MANCHESTER — With a deadline looming for decisions about city spending in the fiscal year that begins four weeks from today, officials said efforts to broker a budget compromise continue.
Under the city charter, the Manchester Board of Mayor and Aldermen must adopt a budget by June 11, or the mayor's proposed budget takes effect. As was the case a year ago, school spending is the most contentious of budget decisions facing aldermen.
Mayor Ted Gatsas and the Board of School Committee have been about $1.8 million apart on school spending for next year. Gatsas, who has steadfastly maintained that as mayor he has an obligation to present budgets that fit into the city's tax cap, has proposed a strict tax cap school budget of $155.7 million, representing an increase of 2.17 percent over the current year.
The Board of School Committee has approved two budgets, one allocating the $155.7 million available under the tax cap, and the other a so-called "school approval" budget, calling for $159.5 million that would restore some of the staff trimmed in school system cutbacks last year. The school approval budget would increase spending by 4.67 percent.
A year ago, aldermen overrode a veto by Gatsas and allocated an additional $2 million for the schools, much of it from a budget surplus. Ward 1 Alderman Joyce Craig, who proposed using the surplus funds last year, has been working on a similar plan for the 2014 fiscal year. Recent estimates have pegged the surplus at $1.69 million.
Craig won't publicly reveal specifics of her plan, saying that "conversations" are continuing over its final form.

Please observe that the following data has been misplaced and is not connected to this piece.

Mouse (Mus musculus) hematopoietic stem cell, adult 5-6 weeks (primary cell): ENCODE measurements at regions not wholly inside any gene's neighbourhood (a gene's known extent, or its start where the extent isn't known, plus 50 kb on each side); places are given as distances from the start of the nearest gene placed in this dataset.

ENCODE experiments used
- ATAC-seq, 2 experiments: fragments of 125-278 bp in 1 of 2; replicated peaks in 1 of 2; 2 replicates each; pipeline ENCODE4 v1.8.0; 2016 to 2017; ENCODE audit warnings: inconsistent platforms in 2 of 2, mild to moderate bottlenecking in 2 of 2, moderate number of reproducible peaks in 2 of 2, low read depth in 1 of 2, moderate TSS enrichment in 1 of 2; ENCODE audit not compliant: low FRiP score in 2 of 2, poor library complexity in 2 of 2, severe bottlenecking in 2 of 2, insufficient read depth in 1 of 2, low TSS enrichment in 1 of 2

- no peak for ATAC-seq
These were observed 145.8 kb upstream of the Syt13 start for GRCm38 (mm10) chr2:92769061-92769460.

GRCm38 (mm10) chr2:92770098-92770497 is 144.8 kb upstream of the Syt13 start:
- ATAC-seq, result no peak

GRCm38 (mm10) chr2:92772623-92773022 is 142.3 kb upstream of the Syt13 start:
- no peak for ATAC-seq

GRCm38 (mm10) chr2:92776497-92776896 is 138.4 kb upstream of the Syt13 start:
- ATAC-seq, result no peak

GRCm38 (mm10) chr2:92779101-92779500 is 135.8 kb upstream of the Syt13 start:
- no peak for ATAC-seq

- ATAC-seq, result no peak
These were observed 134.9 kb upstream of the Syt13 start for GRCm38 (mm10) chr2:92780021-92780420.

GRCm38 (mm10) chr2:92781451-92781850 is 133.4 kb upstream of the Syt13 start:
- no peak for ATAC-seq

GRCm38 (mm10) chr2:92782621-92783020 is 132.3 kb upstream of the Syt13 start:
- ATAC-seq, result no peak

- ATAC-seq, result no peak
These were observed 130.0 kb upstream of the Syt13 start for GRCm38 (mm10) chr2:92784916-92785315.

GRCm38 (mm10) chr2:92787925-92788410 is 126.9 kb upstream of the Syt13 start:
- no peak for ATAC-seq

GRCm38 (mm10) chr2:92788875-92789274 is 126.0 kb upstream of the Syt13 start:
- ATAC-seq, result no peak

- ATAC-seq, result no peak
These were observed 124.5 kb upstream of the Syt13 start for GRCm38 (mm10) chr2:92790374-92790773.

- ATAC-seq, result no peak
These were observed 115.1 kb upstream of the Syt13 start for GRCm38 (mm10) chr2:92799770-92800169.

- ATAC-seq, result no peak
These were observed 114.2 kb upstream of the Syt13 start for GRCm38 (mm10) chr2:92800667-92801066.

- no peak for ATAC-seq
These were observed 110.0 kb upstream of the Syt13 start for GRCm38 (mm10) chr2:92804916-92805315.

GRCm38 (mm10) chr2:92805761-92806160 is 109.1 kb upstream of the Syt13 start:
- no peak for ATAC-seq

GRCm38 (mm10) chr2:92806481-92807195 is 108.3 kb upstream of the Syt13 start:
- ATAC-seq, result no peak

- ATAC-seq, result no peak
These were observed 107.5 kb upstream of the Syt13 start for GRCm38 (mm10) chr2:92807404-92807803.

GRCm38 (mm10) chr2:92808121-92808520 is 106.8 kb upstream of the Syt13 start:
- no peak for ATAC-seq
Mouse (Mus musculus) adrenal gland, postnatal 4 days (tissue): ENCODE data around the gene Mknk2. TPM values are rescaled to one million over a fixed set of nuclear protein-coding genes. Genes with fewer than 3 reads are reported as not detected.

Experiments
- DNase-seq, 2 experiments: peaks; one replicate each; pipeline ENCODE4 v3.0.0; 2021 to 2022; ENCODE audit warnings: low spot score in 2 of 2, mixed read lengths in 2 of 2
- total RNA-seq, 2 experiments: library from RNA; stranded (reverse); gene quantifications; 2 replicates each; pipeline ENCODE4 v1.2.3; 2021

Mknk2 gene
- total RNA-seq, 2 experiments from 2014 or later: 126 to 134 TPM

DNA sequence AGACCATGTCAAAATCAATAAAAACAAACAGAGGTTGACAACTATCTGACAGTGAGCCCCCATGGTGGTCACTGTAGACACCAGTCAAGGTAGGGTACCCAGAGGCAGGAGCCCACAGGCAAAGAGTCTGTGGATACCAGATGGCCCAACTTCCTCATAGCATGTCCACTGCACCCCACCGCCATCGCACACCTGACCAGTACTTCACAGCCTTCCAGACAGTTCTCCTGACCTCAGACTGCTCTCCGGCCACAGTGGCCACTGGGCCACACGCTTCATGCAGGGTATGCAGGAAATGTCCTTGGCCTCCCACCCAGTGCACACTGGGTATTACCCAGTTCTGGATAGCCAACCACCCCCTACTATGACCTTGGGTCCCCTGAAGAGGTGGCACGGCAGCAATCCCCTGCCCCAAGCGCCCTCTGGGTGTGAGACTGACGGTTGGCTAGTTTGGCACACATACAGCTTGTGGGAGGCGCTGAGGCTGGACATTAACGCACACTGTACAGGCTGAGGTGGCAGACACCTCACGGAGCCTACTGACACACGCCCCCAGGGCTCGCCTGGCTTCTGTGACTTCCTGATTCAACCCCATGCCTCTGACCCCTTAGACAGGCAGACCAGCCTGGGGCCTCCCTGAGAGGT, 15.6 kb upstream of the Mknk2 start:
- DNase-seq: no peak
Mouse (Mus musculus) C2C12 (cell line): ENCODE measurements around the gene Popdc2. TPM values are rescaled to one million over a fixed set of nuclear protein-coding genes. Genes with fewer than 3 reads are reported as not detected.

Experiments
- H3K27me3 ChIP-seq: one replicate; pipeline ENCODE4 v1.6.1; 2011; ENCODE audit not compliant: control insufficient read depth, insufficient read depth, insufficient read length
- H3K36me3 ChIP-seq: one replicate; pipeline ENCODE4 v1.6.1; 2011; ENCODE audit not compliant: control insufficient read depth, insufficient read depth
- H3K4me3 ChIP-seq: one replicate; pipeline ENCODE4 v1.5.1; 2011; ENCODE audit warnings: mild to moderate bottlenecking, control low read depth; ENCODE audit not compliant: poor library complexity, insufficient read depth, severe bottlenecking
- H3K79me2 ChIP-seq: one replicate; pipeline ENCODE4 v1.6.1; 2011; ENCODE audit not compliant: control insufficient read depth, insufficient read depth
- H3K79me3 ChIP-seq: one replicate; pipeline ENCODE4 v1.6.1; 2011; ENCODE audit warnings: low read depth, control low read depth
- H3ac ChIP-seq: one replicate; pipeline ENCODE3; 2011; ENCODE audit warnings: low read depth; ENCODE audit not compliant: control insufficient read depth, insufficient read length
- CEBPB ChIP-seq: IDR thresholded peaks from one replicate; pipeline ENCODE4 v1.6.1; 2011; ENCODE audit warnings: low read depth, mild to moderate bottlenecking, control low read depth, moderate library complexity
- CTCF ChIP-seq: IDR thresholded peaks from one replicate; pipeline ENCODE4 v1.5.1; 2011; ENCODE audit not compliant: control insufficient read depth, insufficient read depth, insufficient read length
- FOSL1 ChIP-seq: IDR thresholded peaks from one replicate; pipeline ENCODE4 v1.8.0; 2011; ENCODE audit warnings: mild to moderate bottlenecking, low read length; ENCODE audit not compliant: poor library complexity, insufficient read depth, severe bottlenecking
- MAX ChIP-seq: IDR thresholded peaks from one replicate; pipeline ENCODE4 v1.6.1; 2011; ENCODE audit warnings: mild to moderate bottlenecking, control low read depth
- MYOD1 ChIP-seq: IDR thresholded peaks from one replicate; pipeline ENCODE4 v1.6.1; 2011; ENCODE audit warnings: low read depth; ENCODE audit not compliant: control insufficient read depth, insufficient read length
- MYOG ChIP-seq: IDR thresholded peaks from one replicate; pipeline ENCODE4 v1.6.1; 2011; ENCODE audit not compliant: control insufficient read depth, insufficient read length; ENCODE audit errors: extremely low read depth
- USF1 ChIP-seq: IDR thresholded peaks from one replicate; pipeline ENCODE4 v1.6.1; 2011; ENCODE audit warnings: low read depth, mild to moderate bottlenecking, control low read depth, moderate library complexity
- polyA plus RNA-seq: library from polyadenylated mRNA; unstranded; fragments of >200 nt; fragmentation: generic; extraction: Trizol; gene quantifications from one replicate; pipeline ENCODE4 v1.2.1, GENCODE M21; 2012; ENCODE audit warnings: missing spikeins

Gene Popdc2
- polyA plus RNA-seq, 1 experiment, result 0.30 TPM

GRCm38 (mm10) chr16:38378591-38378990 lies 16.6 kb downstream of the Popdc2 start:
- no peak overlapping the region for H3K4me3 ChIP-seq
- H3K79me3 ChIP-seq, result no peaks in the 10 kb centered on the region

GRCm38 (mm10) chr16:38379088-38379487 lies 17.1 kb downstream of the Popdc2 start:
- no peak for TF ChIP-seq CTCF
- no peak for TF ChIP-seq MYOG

"It's addressing needs on the city side and the school side," Craig said.
While the mayor vetoed the use of surplus money a year ago, Gatsas said Sunday that talks are continuing on ways to use surplus money that won't conflict with his opposition to using one-time funds to finance on-going city operations.
"I've got to see (their) budget. I have had conversations with aldermen, I think we can come to a place where we all can agree," Gatsas said.
In the budget he proposed a few months ago, Gatsas elected not to fund all the city's expected severance payments from next year's property tax revenue, instead telling department heads to, essentially, find a way to pay it from their operating budgets — which could mean some reductions in city services.
But if Gatsas agrees to spending one-time money for the one-time expense of severance payments, city departments would no longer need to earmark tax dollars for severance.
Aldermen say the compromise budget being talked about could provide nearly $1 million to schools and city departments.
"I think it is a very good idea because I think we need to support our school district and our departments," said Ward 9 Alderman Barbara Shaw. "I've read it and looked at it and I was in agreement with what I saw, liked it."
Additional funding for the school district, however, comes after the union representing Manchester teachers balked at making contract concessions and instead voted to declare an impasse in negotiations.
"I'd like to see some go back to the people who actually put the money in there, and reduce the tax rate," Greazzo said. "Nobody wants to make any cuts to all the fat around Manchester, so I won't support any budgets."